Benford’s Law appears to flay in the face of logic. Why don’t the leading digits (1-9) simply occur 10% of the time, as logic may suggest? The reason is that, as something grows exponentially, as the GDP of an Organic Economy may, the data sets produced such as GDP measured in terms of dollars tend to take longer to double from 1 to 2, or from 1,000,000 to 2,000,000, than they do to double from say 2,000,000 to 4,000,0000, etc. The tendency is so strong and widespread that it even applies to the measurement of natural phenomenon such as earthquakes, infectious diseases, and even pulsars! Should it come as any surprise that it applies to a country’s GDP measurement as well?
Can Bedford’s Law Explain Higher GDP Growth Rates for Developing Countrie
What does this have to do with our hypothesis? We are still wondering ourselves, but we think it has something to do with how the GDP growth percentage increase is measured. For a rapidly increasing GDP number, as we would expect to see in a developing economy moving from an Engineered state to an Organic state, the percentage increases would appear greater for data points between 1,000,000 and 2,000,000, for example. Since Bedford’s Law says that roughly 30% of the readings will start with one, as a smaller economy doubles in size, its rates of GDP growth expressed as a percentage will be higher than those of an economy moving from, say, 2,000,000 to 3,000,000. This rate of exponential growth would decrease and perhaps turn negative in an economy moving from an Organic state to an Engineered state.
To sum it up, the higher GDP growth percentage of an economy becoming less Engineered is because the Engineered economy is starting the GDP growth race from a very low GDP number. Logic and Benford’s Law dictate that it will outpace growth rates of the already high GDP Organic economies.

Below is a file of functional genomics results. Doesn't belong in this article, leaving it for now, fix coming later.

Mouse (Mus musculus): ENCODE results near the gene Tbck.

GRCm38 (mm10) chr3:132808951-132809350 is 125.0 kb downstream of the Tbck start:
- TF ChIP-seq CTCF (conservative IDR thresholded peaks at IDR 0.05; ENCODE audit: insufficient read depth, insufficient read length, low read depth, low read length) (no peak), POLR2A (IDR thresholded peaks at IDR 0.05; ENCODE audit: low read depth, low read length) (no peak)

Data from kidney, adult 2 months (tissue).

As an economy, once you’ve gone Organic, there is no turning back. The longer you stay Organic, the more dangerous becomes any attempt to Engineer it. The Dodd-Frank Financial Reform and Health Care Reform are large scale attempts to further Engineer the US’s Organic economy. Is it any wonder, then, that its growth rates should lag those of the East?
What a week it has been, and we are only halfway through it! Societe Generale, BNP Paribas, and many other European banks are bracing for the impact of a pending Greek default which would likely be followed in short order by an Irish, Spanish, Portuguese, and possibly Italian default as club med prepares to give the collective finger to their German, ECB, and IMF taskmasters.
There were rumors that BNP could not borrow dollars yesterday and today we saw why. The large French banks, of which BNP at $2 Trillion in assets is the largest, collectively hold assets of $8 Billion, which is four times France’s annual GDP. This, in theory, makes nationalization of these banks impossible and the meager, strings attached handouts offered by China are of little comfort.